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Community Needs Assessment: California State University of Los Angeles

Jessica Pineda
Johanna Flores
Cristal Alatorre Perez
Sandra Hernandez
Shakti Patel

California State University, Los Angeles

NTRS 418
Spring 2014

According to the American College Health Association, 29.2% of American
college students are now overweight and obese (ACHA, 2011). These numbers are on
the rise as accessibility to unhealthy food options and lack of physical activity surround
students. As the environment can have a huge impact on a students health, it is
imperative to understand the various factors contributing to this problem. One of which
is focusing on college campuses and determining whether or not the food they are
providing is meeting the nutritional needs of students. In this particular assessment,
California State University of Los Angeles campus was the community that was selected
and the target population was students attending this university. There was no nutritional
information gathered on the foods they offered to their students, so data collection was
the primary focus for this research. The purpose of the needs assessment was to identify
factors that may be contributing to obesity by obtaining data on foods sold at this campus.
The overall goal of the assessment was to determine if this campus was fostering an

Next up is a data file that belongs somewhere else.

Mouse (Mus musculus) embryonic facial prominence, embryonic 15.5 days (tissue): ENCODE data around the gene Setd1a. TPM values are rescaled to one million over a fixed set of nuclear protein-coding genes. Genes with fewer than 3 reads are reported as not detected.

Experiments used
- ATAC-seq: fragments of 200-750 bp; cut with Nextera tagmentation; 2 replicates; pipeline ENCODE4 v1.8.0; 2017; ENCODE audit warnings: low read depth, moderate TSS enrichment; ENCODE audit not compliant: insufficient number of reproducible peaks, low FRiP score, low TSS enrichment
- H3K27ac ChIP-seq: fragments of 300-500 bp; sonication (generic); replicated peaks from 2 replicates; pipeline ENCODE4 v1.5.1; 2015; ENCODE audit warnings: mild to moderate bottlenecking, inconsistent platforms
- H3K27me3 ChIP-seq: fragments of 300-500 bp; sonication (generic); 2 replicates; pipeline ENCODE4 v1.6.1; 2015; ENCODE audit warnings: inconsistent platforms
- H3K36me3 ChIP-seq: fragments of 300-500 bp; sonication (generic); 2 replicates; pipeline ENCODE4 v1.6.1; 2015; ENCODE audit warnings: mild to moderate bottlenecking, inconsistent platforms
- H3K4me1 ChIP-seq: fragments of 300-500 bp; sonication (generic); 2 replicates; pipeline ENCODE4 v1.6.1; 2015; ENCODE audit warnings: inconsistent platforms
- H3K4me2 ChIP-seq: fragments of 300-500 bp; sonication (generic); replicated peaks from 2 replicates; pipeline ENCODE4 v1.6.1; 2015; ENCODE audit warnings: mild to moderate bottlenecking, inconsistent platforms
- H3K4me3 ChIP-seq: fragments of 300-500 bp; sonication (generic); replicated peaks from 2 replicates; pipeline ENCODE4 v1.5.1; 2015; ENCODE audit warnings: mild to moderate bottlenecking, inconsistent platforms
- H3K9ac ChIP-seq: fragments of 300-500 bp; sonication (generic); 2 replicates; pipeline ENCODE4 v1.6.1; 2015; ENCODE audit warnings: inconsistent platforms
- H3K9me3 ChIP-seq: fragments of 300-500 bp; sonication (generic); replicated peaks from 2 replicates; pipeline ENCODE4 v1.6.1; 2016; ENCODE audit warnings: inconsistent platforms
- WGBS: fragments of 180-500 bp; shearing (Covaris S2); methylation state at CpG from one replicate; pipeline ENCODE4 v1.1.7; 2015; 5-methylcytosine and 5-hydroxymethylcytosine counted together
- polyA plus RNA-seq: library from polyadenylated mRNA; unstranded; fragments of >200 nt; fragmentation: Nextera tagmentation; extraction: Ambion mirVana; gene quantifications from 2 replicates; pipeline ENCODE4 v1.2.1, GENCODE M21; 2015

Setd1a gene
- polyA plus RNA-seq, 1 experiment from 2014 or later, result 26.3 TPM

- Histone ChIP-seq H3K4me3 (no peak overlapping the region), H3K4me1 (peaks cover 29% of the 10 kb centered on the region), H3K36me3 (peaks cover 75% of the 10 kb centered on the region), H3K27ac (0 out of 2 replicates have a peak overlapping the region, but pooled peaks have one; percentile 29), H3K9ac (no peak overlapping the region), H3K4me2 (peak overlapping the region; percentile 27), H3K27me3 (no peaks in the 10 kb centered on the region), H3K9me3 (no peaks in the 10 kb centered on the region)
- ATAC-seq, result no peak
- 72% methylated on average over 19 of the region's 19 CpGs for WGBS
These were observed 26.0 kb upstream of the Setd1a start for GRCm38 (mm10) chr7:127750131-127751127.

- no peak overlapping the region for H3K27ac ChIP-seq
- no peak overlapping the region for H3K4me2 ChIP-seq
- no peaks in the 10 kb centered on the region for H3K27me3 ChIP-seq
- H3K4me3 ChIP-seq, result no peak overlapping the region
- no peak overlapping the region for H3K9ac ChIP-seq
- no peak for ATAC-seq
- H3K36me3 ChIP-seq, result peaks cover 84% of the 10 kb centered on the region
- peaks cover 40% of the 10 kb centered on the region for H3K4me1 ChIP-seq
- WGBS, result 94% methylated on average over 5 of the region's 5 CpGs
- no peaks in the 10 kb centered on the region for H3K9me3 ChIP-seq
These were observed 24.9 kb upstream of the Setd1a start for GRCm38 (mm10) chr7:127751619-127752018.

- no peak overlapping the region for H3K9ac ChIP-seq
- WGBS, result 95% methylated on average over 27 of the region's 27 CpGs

environment to help reduce obesity rates and find ways for improvement. One of the
three objectives was to determine the nutritional quality of foods sold at the University
Bookstore. Thus, data was to be collected of all the food items and analyzed using
specific nutritional guidelines.

This information would help to understand the

environment that students are exposed on a daily basis and to decide whether or not any
action needs to be taken to bring change in the community.


To fully assess the university, we must take a look at its surrounding areas, which
impact students lives. California State University, Los Angeles is surrounded by

Alhambra, Monterey Park, Downtown Los Angeles, and East Los Angeles. The
university sits on the edge of East Los Angeles. East Los Angeles is home to 126,496
people (U.S. Census, 2010). With an estimated 16,983 people per square mile, this
heavily populated area has many factors that negatively affect the communitys health. A
few of these factors include income level, educational level, as well as the availability of
fresh and healthy food items along with nutrition education.
Only about 45% of the population is a high school graduate and less than 6% have
a Bachelors degree. The median household income was $36,255, with the average
household having 4 members. The prevalent race is Hispanic/Latino, which is 97% of the